A brilliant life cut short
Travelling to the US to attend the funeral of his eldest son GV Loganathan will be the most difficult journey Vasudevan has ever undertaken, reports GC Shekhar.india Updated: Apr 18, 2007 02:46 IST
Travelling to the United States to attend the funeral of their eldest son GV Loganathan will be the most difficult journey Vasudevan, 79, and his wife Kannamal, 70, have ever undertaken. Loganathan — GV to his friends, Logu to his family — was a professor at Virginia Tech University and one of the 32 gunned down on campus by a troubled South Korean student on Monday.
In Karunthadipalayam village near Gobichettipalayam, 80 kilometers from Coimbatore, Loganathan’s family is still reeling from the news of his death. “Logu’s wife Usha called us this morning to convey the news and ever since, both my parents have gone into a shell,” said younger brother GV Senguttuvelan on Tuesday.
Vasudevan, a retired state government official, had initially wanted the funeral in their hometown but then chose to travel to Virginia instead, since his son had been an American citizen for almost three decades and the legal hassles of transporting his body to India were too many.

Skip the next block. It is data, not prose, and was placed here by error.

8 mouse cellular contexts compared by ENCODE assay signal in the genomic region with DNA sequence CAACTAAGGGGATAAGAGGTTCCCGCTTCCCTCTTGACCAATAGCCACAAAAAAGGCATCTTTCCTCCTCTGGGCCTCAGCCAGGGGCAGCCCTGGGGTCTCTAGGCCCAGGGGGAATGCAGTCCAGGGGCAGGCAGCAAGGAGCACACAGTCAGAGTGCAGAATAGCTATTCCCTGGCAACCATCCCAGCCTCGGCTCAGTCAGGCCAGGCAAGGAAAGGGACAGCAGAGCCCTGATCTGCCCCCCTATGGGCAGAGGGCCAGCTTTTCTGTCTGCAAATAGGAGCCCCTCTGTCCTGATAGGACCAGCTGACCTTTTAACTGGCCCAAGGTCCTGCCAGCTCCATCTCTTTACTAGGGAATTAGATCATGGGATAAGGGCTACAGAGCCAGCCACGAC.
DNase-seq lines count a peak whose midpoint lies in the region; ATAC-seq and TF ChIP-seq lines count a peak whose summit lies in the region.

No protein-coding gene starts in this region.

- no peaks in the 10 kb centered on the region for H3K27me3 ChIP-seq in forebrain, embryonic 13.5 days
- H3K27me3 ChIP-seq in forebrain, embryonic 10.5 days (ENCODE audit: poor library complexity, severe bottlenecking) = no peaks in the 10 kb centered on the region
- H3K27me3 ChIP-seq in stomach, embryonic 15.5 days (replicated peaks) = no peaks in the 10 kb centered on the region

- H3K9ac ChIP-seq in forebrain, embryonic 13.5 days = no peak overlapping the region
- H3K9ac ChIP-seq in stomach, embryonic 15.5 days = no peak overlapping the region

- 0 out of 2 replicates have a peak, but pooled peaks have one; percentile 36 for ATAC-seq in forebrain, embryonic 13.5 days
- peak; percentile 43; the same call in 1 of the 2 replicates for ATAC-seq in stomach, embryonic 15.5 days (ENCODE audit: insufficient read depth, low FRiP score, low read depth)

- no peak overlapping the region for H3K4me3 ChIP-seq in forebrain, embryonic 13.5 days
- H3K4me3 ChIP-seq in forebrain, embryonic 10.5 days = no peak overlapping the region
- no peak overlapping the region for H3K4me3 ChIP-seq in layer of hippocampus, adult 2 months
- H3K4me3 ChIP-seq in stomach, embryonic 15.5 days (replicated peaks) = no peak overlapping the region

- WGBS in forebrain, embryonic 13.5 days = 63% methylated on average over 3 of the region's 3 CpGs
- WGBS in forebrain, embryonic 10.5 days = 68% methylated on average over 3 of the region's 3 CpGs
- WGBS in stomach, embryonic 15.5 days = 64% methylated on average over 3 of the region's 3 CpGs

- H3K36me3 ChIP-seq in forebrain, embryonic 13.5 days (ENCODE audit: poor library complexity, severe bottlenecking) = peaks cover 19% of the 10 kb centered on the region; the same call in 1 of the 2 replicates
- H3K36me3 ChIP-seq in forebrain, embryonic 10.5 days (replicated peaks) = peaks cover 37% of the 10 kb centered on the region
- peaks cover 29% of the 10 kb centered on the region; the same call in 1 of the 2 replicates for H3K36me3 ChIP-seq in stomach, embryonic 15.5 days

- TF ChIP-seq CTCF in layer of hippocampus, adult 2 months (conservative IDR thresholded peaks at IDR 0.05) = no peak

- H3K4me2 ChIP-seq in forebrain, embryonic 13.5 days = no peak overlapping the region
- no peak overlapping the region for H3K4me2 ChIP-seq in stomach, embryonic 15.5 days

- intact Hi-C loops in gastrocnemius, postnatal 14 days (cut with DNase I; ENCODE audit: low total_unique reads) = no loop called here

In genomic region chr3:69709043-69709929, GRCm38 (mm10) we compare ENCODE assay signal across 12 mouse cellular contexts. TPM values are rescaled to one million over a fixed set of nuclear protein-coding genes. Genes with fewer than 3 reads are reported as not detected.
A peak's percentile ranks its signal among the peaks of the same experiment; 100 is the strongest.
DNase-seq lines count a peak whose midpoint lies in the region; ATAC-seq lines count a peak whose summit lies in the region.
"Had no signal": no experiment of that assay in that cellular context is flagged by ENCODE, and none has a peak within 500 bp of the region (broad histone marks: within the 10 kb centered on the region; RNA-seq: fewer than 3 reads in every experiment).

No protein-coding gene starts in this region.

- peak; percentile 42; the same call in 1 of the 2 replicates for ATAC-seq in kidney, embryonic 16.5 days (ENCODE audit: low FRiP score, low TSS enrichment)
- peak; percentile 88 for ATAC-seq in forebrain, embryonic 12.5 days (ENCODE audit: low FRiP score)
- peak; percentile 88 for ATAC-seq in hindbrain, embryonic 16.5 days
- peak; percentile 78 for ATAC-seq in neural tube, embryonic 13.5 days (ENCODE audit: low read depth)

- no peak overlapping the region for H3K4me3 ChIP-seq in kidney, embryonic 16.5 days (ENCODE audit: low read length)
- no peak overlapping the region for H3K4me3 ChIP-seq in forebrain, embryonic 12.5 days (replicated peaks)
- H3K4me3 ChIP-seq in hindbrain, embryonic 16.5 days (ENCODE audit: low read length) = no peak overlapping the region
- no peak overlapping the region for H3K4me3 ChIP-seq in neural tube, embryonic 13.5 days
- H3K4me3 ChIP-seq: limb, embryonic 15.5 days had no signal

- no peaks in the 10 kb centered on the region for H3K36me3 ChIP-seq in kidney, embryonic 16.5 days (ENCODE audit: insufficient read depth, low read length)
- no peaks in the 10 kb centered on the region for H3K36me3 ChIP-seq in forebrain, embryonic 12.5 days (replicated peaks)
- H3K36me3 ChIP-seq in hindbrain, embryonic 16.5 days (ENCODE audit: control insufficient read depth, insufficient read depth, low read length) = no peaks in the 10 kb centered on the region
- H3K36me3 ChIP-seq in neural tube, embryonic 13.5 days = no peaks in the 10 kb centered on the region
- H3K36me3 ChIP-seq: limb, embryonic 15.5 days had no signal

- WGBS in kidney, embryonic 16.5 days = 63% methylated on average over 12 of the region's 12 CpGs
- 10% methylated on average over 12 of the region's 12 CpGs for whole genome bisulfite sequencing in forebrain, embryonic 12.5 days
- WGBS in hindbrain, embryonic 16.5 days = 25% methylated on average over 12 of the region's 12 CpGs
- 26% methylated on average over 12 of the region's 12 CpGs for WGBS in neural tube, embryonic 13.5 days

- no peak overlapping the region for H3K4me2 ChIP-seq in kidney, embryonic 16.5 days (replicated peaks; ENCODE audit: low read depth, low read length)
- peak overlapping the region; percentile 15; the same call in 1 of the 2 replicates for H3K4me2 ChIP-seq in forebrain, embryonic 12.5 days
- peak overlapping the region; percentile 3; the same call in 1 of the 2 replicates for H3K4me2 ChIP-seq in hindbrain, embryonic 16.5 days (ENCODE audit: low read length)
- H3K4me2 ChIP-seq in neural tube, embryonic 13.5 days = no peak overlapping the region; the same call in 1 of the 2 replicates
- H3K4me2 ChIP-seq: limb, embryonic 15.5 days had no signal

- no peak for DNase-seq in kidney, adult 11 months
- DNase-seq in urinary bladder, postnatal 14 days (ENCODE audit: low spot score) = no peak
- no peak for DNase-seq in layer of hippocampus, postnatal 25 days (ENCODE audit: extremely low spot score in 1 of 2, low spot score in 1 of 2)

None of the family members have passports and will be given emergency passports. “The local police have been helpful with these formalities,” said Senguttuvelan. Vasudevan and Kannamal will first travel to Mumbai, where they will be joined by Usha’s father. They will then leave for the US on Wednesday night or Thursday.
Loganathan — an alumnus of the Indian Institute of Technology-Kanpur — last visited his village in 2004 and had been planning another trip this year.
“He was a good teacher, among the most popular on campus. He taught hydraulics,” said Dr R Sivanandam, who taught in the same civil engineering department from 1991 to 1997 and is now a civil engineering professor in IIT-Madras. “GV used to be a very helpful colleague and was particularly sought after by Indian students for his advice,” he added. Sivanandam said the civil engineering department at Virgninia Tech was located in Patton Hall but occasionally, due to tight scheduling, classes were held in Norris Hall; this was where GV was shot dead.
“It is unimaginable that the rash act of one person can shatter so many lives and destroy the peace of what has always been a tranquil place. Virginia Tech is one of the safest places in the US. We would even leave our homes and cars unlocked and nothing would happen,” Sivanandam observed.
At Loganathan’s alma mater, a condolence meeting was held and rich tributes paid to him.
With inputs from HTC, Kanpur